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served a very significant rite in commemoration of the creation; and another in commemoration of their preservation from one of the plagues of Egypt: why should we hesitate to admit the certainty of these events? Adam lived with Methuselah two hundred and forty years; Methuselah lived with Shem, the son of Noah, ninety years; and Shem lived with Abraham one hundred and fifty years: what apprehension can we reasonably entertain, that the account of the creation could either have been forged or misrepresented, when it had passed through so few hands before it reached the founder of the Jewish nation?

But I have already gone beyond the limit I had prescribed to myself in this argument, I cannot pursue it further: sceptical men, however, will do well to consider the nature and weight of historic evidence, not only for the existence of God,but for his having made a revelation of himself to the Jewish nation. Let them examine the matter freely, and fully, and I cannot but believe that they will come to the following conclusions: that the creation is a fact; that the deluge is a fact; that the peopling of the world by the descendants of Noah is a fact; that the Jewish theocracy is a fact; and that these facts may be established, as all past transactions of great antiquity must be, by the authority of history, and especially by the history of the Jews, whom God appears to have constituted witnesses of his existence and providence to all nations, in all ages. Of the Chaldeans, Egyptians, Tyrians, God hath made, or will make, a full end; but the seed of Israel shall not cease from being a nation before him for Bp. Watson.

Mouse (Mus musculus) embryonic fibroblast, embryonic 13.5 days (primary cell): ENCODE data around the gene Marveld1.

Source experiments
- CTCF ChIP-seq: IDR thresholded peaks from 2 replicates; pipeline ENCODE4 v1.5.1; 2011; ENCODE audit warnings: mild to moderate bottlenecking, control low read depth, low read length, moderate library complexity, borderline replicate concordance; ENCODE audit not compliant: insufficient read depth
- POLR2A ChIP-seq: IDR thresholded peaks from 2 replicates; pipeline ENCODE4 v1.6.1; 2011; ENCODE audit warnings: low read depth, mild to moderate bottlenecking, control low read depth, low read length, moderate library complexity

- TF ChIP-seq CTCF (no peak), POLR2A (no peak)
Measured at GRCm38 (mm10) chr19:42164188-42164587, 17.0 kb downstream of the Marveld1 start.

CREATION is a display of supreme goodness, no less than of wisdom and power. It is the communication of numberless benefits, together with existence, to all who live. Justly is the earth said to be full of the goodness of the Lord.' Throughout the whole system of things, we behold a manifest tendency to promote the benefit either of the rational or the animal creation. In some parts of nature, this tendency may be less obvious than in others. Objects, which to us seem useless, or hurtful, may sometimes occur; and strange it were, if in so vast and complicated a system, difficulties of this kind should not occasionally present themselves to beings, whose views are so narrow and limited as ours. It is well known, that in proportion as the knowledge of nature has increased among men, these difficulties have diminished. Satisfactory accounts have been given of many perplexing appearances. Useful and proper purposes have been found to be promoted by objects which were, at first, thought unprofitable or noxious.